The “stalking horse” deal announced in June between Nortel Networks Corp. and Nokia Siemens Networks led to a series of speculations in July on whether other vendors would announce competing bids for Nortel’s carrier wireless unit or if Nokia would announce intentions to buy other Nortel assets.
While companies were vying for Nortel’s assets, employees fighting for better layoff terms were submitting bomb threats. Nortel offices around the world were placed under security watch after French employees threatened to blow up the company’s Chateaufort plant.
Intentions to counter the Nokia Siemens’ bid were announced mid-month by private equity firm MatlinPatterson Global Advisors, which began assembling an advisory team for the offer. A few days later, Nortel announced it had entered a second “stalking horse” agreement with Avaya Inc. for the purchase of its enterprise units.

Research in Motion joined the Nortel saga by complaining to the federal government that it was shut out of the bidding process for Nortel’s wireless properties, followed up with an announcement that its bid had been rejected and then issued a press release warning that the sale of Nortel’s wireless unit could lead to national security concerns.
LM Ericsson of Sweden became the third company to go public with an offer to buy Nortel’s carrier wireless unit. MatlinPatterson announced the details of its offering through the affiliated MPAM Wireless Inc. 
Ericsson won the auction as the highest bidder for Nortel’s carrier wireless unit and started seeking out government support for the purchase.
One year after the spectrum auction, which resulted in four new entrants (Globalive Wireless Management Corp., Data and Audio Visual Enterprises Wireless – DAVE – Inc., Videotron Ltd. and Public Mobile Inc.) to the Canadian wireless business, a rivalry began between Globalive and Telus Corp. The Canadian Radio-television and Telecommunications Commission (CRTC) made plans to conduct a hearing in September about Globalive’s foreign ownership.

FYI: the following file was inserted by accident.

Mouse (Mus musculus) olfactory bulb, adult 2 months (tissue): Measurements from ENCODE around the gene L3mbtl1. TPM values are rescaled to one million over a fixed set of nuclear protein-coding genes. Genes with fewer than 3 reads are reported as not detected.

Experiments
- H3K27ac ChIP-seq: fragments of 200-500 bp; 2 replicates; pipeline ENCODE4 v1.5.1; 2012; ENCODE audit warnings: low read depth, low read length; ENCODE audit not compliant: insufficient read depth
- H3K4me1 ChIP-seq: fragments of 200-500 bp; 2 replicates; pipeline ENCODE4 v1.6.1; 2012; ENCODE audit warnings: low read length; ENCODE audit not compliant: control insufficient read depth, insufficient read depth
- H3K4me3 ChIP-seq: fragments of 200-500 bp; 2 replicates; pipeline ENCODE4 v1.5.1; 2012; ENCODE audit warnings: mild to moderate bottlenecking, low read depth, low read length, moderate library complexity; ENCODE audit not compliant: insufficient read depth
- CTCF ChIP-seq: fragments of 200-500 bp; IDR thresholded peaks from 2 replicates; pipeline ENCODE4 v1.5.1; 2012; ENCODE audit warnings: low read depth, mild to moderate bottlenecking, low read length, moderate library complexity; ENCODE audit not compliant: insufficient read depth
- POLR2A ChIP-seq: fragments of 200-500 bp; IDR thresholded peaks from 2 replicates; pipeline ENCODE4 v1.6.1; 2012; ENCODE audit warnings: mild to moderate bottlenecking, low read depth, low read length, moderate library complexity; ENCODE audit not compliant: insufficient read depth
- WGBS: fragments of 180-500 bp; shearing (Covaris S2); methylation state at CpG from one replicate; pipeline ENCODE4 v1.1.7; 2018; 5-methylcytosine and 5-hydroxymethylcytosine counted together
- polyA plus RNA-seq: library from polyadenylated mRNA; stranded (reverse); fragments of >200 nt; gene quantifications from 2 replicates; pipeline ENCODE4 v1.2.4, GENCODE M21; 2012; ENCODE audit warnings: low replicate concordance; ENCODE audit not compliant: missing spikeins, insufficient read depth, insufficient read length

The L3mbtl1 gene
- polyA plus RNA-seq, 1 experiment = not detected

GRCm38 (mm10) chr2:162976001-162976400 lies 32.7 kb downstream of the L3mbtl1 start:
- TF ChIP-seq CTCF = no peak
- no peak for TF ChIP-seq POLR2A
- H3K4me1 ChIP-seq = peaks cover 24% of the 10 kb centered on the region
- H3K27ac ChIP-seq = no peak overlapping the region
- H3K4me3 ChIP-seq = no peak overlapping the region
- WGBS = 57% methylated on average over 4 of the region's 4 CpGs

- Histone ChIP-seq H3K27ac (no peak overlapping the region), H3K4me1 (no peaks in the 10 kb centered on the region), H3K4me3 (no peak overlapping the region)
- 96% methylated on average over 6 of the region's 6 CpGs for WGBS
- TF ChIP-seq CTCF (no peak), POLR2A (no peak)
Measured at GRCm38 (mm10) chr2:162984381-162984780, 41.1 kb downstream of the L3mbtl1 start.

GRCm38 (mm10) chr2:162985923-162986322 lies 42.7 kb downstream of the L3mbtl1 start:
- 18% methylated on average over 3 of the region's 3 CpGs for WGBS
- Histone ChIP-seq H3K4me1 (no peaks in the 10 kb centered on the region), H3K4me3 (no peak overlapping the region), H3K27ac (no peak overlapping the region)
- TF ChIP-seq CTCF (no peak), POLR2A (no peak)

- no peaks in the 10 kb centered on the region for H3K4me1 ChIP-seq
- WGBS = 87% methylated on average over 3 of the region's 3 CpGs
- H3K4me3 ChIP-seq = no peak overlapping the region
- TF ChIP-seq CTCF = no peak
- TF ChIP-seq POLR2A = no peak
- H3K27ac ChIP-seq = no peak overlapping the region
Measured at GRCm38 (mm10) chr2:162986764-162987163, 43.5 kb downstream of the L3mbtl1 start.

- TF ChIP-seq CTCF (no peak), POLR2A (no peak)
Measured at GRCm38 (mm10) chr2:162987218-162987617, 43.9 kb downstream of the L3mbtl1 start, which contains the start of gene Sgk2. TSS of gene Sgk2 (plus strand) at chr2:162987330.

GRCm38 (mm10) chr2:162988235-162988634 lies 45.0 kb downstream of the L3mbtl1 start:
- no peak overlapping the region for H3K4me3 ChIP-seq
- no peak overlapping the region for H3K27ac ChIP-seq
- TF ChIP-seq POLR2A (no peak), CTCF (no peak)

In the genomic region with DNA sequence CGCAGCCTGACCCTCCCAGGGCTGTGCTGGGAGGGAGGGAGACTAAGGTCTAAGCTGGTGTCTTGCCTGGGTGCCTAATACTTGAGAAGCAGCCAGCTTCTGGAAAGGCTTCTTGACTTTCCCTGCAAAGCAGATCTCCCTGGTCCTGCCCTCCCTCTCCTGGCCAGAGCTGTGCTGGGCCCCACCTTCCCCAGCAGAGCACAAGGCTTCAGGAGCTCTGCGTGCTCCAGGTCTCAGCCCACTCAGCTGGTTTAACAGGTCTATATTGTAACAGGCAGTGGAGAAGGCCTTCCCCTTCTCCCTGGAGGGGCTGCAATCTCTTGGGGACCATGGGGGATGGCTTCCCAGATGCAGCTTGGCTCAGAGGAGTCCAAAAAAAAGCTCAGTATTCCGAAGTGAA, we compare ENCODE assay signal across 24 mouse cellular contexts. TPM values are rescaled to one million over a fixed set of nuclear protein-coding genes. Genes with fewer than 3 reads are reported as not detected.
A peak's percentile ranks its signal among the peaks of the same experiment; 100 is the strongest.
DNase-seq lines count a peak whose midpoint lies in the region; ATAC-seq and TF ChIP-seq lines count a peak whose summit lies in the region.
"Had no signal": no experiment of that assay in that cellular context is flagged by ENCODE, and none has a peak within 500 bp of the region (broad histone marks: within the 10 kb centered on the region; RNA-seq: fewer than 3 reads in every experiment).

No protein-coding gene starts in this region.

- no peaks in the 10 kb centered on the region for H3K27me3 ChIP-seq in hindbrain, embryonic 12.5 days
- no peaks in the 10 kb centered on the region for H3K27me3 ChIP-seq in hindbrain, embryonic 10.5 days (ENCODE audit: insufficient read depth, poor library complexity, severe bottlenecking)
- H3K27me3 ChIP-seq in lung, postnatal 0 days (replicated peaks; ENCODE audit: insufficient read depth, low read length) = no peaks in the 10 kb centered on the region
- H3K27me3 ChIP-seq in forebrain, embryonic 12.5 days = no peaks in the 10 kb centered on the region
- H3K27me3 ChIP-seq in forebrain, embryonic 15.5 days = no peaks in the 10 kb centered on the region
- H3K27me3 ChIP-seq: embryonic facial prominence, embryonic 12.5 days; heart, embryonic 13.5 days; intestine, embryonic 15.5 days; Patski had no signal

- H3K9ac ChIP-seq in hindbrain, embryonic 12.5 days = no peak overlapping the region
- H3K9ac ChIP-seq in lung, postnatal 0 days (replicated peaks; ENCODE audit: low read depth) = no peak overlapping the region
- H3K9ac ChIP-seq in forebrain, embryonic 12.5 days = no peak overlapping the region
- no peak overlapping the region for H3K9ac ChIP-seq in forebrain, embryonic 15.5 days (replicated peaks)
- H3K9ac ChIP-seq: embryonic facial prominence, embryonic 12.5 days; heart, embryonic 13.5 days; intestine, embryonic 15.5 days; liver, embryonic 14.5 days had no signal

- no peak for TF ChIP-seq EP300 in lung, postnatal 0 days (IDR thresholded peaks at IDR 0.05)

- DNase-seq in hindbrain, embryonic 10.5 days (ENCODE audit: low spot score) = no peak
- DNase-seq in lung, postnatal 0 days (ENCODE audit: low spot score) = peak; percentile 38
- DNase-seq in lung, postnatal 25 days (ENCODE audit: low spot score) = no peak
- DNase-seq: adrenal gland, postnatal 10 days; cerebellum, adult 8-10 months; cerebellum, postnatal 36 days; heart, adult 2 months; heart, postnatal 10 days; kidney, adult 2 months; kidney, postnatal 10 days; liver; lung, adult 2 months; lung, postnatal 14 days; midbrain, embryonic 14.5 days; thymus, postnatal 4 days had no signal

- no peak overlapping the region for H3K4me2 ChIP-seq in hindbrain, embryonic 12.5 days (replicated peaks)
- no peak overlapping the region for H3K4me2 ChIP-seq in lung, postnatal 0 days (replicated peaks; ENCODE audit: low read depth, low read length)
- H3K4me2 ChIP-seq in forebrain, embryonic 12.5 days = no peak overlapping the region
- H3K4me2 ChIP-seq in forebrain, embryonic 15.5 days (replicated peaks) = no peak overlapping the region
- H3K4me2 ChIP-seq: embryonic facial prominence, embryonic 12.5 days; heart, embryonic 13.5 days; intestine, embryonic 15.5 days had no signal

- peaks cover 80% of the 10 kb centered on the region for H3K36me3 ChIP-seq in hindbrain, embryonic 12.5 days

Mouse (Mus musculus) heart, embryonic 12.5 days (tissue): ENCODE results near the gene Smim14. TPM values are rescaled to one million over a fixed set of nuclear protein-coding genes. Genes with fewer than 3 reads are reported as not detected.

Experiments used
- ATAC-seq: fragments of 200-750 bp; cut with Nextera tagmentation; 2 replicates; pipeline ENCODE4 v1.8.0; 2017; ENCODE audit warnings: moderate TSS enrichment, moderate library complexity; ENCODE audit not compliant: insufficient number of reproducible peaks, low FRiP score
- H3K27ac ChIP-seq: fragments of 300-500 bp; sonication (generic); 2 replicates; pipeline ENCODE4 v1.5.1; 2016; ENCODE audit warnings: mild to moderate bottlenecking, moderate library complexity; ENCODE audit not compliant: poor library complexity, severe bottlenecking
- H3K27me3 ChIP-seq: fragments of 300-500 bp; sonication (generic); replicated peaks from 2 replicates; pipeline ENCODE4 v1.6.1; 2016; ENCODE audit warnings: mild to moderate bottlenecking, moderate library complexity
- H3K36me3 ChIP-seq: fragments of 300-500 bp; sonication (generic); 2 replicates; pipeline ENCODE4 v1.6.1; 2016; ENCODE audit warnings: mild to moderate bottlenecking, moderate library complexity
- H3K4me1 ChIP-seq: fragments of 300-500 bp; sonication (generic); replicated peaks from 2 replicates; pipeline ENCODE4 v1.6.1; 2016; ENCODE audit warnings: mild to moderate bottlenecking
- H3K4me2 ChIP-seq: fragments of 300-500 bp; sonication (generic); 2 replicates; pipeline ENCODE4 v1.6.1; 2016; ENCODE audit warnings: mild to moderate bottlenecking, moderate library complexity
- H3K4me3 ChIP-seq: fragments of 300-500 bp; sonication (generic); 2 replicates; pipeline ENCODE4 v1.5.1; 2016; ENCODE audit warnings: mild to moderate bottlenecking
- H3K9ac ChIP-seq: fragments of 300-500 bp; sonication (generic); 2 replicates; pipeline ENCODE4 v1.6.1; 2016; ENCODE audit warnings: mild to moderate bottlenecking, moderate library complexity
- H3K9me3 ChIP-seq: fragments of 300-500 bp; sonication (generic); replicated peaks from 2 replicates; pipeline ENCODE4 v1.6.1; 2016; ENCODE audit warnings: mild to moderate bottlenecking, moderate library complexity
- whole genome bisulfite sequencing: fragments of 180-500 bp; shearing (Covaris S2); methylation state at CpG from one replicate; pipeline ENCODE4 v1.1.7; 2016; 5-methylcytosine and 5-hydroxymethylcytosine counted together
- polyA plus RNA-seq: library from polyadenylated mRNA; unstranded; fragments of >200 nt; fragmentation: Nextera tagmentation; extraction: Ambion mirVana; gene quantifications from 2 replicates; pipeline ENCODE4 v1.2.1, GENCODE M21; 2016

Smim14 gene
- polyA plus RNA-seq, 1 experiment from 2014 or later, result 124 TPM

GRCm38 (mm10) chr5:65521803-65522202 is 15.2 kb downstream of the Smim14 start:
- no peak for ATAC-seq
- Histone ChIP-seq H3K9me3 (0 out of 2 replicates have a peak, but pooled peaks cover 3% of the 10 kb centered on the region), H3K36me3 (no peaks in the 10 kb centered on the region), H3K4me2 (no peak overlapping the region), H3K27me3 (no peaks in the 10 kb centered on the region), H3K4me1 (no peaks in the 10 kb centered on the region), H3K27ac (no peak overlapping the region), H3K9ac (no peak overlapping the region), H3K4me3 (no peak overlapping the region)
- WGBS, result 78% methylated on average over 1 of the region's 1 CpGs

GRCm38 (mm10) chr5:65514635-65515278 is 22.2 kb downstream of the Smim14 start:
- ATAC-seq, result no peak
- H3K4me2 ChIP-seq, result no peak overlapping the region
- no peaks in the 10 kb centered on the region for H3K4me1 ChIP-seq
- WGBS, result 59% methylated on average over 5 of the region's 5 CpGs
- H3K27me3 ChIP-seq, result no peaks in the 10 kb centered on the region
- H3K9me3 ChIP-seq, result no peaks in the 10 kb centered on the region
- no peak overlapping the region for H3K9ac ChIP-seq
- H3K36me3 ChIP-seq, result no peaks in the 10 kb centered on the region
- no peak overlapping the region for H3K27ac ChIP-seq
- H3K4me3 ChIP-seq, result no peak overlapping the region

The CRTC began a six-day net neutrality hearing to determine whether it should impose restrictions on providers that manage traffic on their networks.

Google Inc. announced Chrome OS, a Linux-based platform that could potentially pose prime competition to Microsoft Corp.’s Windows platform. Meanwhile, Yahoo Inc. launched Search Pad in beta to simplify online research for users.   

Following on the netbook explosion across the U.S., Rogers Communications Inc. became the first Canadian wireless operator to leverage the netbook market by bundling a data plan with Hewlett-Packard Co.’s HP Mini 110.
Statistics released by Apple Inc. to celebrate the one-year anniversary of its App Store made clear its dominance in the smart phone application market. iPhone users had downloaded over 1.5 billion applications, over 65,000 apps were available and over 100,000 users were contributing to the iPhone Developer Program.

Rogers Communications made a bold claim to have become the fastest wireless operator in North America. But an even bolder move came from CIPS by proposing Canadian technology professionals should be exempt from personal income taxes and the government should eliminate sales taxes on technology products., known for controversial “artificial popularity” services, put packages of Twitter followers on sale. Twitter made the news again towards the end of the month, with Best Buy Co. Inc. becoming one of the first major companies to publicly indicate a specific number of Twitter followers as a preferred qualification in a job listing.

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